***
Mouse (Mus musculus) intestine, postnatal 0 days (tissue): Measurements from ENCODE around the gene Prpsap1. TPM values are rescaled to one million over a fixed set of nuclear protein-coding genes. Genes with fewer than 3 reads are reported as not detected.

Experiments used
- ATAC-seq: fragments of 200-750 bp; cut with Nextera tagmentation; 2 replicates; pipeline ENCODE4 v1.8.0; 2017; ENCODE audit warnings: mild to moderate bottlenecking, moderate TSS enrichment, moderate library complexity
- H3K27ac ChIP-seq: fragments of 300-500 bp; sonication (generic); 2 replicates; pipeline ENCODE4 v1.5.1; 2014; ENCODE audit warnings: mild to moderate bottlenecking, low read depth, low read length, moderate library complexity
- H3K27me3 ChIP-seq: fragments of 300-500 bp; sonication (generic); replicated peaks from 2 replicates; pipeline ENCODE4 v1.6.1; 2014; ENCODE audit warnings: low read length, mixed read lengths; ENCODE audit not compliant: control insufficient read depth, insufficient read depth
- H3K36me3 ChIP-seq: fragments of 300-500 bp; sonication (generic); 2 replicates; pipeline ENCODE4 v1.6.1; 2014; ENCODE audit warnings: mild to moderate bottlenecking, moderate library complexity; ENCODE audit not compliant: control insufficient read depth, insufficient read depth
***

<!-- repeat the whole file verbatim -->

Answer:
Mouse (Mus musculus) intestine, postnatal 0 days (tissue): Measurements from ENCODE around the gene Prpsap1. TPM values are rescaled to one million over a fixed set of nuclear protein-coding genes. Genes with fewer than 3 reads are reported as not detected.

Experiments used
- ATAC-seq: fragments of 200-750 bp; cut with Nextera tagmentation; 2 replicates; pipeline ENCODE4 v1.8.0; 2017; ENCODE audit warnings: mild to moderate bottlenecking, moderate TSS enrichment, moderate library complexity
- H3K27ac ChIP-seq: fragments of 300-500 bp; sonication (generic); 2 replicates; pipeline ENCODE4 v1.5.1; 2014; ENCODE audit warnings: mild to moderate bottlenecking, low read depth, low read length, moderate library complexity
- H3K27me3 ChIP-seq: fragments of 300-500 bp; sonication (generic); replicated peaks from 2 replicates; pipeline ENCODE4 v1.6.1; 2014; ENCODE audit warnings: low read length, mixed read lengths; ENCODE audit not compliant: control insufficient read depth, insufficient read depth
- H3K36me3 ChIP-seq: fragments of 300-500 bp; sonication (generic); 2 replicates; pipeline ENCODE4 v1.6.1; 2014; ENCODE audit warnings: mild to moderate bottlenecking, moderate library complexity; ENCODE audit not compliant: control insufficient read depth, insufficient read depth